- The Washington Times - Monday, March 1, 2010

Culture Challenge of the Week: Predators

It used to be that a parent’s greatest worry was the guy in the trench coat lurking on the edge of the school playground. Now, thanks to the Internet, that creep often hangs out with your son in his bedroom.

Pedophiles prowl wherever children go, and cyberspace is their newest playground. Strangers anonymously scan the Internet and quietly spy in chat-room conversations in search of prey. They cunningly study how to masquerade as “friends” to your children and know just how to manipulate their emotions.


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Recent surveys show that 69 percent of teens who are online receive personal messages from people they don’t know. Fifty percent of teens who enter chat rooms say they have shared personal information with strangers, including their phone numbers, addresses and where they go to school. And 73 percent of sexual solicitation online happens while youths are using their home computers. In the worst cases, the cyberstalkers lure kids to secret meetings, where they are sexually abused and even killed. According to the Center for Missing and Exploited Children, two out of every five missing teens ages 15 to 17 are abducted in connection with Internet activity.

How to Protect your family from cyberstalkers



Parents, you are the first line of defense. With the proliferation of online pornography and perverts seeking their next victim in cyberspace, the job of protecting your kids in the vast Internet can seem overwhelming.

Thankfully, the Internet Safety 101 comprehensive DVD teaching series can help.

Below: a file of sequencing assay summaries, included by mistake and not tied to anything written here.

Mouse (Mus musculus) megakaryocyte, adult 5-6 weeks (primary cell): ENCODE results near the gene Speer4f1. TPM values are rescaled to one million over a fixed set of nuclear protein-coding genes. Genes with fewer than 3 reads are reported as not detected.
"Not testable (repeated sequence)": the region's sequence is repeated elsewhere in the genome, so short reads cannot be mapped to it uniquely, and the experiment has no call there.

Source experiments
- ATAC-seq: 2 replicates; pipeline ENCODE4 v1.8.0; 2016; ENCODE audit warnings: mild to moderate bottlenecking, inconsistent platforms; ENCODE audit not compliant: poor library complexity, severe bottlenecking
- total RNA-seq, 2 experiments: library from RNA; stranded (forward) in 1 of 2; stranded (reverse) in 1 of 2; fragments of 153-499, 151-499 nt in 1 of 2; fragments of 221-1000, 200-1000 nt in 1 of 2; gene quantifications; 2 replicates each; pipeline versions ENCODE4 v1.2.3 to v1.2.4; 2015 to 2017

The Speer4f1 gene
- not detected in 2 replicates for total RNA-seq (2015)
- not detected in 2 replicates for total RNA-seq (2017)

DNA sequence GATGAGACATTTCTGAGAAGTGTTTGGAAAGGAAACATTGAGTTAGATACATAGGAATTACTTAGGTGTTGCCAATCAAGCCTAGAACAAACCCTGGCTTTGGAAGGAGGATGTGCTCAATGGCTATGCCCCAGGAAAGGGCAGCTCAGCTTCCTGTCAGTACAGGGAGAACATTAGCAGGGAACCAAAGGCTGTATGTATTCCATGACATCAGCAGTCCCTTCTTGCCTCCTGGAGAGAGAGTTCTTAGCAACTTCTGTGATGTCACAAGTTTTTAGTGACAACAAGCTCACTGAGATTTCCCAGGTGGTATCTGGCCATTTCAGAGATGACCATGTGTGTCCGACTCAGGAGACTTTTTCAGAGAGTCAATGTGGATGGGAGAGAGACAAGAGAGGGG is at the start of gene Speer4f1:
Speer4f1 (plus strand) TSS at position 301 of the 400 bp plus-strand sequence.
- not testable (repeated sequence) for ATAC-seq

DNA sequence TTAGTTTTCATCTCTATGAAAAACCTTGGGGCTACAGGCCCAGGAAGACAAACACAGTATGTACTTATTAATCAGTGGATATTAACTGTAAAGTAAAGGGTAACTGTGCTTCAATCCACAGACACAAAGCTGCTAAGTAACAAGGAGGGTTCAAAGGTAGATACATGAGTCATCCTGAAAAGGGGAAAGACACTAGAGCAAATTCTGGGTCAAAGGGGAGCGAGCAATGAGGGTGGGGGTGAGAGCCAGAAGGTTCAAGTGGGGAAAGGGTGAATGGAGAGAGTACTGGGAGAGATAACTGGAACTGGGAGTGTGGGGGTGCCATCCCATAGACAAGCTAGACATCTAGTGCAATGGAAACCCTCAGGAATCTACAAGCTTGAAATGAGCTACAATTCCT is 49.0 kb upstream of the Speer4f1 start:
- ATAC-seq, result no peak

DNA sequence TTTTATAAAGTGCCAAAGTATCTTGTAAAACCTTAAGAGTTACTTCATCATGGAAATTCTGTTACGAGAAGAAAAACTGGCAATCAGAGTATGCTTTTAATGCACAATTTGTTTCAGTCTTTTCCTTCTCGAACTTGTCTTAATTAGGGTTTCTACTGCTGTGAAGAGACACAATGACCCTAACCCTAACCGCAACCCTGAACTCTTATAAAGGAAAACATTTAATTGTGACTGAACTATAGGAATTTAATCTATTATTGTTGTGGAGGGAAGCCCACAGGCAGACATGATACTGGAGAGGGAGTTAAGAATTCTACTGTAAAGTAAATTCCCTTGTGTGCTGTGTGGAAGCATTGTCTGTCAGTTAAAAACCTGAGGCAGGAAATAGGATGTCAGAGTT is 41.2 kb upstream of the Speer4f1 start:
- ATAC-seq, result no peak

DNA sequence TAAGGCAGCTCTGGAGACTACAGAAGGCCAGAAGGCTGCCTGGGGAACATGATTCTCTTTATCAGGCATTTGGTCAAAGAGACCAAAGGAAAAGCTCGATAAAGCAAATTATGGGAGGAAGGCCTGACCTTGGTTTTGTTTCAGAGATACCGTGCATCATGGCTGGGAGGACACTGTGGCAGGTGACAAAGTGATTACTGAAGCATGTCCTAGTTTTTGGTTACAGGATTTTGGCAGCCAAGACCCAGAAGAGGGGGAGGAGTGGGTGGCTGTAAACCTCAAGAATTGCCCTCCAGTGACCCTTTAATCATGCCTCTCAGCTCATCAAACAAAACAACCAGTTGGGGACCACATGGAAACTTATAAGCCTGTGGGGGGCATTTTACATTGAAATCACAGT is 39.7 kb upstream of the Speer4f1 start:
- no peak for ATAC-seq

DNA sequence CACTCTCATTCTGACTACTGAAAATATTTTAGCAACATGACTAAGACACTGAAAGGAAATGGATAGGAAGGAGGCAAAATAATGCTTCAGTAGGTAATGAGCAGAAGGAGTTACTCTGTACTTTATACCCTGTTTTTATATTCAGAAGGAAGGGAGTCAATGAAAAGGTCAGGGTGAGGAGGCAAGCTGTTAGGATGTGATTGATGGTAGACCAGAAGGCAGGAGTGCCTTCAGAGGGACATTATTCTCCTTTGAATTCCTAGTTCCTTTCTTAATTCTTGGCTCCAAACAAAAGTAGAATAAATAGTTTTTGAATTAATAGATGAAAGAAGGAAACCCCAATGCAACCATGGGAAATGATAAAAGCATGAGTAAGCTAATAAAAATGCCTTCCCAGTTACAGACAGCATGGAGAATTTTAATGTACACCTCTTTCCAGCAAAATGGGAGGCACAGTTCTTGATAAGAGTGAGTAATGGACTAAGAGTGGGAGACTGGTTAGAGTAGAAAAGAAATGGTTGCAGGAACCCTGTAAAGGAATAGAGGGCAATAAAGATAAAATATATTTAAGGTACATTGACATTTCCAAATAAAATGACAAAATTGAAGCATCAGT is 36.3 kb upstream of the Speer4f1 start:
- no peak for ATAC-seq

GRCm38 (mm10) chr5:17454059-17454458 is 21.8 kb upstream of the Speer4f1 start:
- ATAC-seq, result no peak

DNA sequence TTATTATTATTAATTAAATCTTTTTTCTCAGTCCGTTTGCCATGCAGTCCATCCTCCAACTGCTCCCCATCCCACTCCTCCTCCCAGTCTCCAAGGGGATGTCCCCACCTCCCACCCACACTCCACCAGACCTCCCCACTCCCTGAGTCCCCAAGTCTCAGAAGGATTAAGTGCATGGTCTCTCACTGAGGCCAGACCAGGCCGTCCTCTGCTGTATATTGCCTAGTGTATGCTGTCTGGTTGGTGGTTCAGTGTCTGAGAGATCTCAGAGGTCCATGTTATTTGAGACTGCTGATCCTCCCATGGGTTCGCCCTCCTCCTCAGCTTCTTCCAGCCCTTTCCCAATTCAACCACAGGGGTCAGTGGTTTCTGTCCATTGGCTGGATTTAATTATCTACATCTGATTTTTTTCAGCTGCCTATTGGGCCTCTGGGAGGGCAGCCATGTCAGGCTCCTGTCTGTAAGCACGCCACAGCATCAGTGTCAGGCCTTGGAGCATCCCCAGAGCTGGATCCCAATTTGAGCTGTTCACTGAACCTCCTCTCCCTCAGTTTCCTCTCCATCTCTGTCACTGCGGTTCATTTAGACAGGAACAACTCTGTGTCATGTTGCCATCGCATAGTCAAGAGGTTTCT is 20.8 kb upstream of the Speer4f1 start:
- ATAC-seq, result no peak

Developed by the Enough is Enough organization, Internet Safety 101 equips parents with both technical and nontechnical tips. Their “Rules ‘N Tools” enables children and families to enjoy all the benefits and wonders of the Internet while teaching children how to avoid danger and make wise choices.

There are a few basic steps you should take right now to protect your child — before he makes another keystroke.

• Secure a reliable Internet filter.

• Move the computer into a public space in your home.

• Tell your child about the dangers and remind her to never talk to strangers.

• Order Internet Safety 101 (www.InternetSafety101).

As I mentioned in this column last week, it is my privilege to serve as a pro-bono member of the Enough is Enough advisory board. The organization’s president, Donna Rice Hughes, has committed some 15 years of her life fighting pornography and sexual predators, studying Internet usage and technologies and assembling the most effective ways to protect your children in cyberspace. It took three intense years to develop, produce and pilot Internet Safety 101. The program includes parental control tutorials, cybersecurity resources, compelling video vignettes from law enforcement, victims’ clinicians and a frightening interview with a convicted sex offender.

The Justice Department’s Office of Juvenile Justice and Delinquency Prevention supports efforts to protect your kids through Enough is Enough and Internet Safety 101. Shouldn’t you?

Rebecca Hagelin can be reached at rebecca@howtosaveyourfamily.com.

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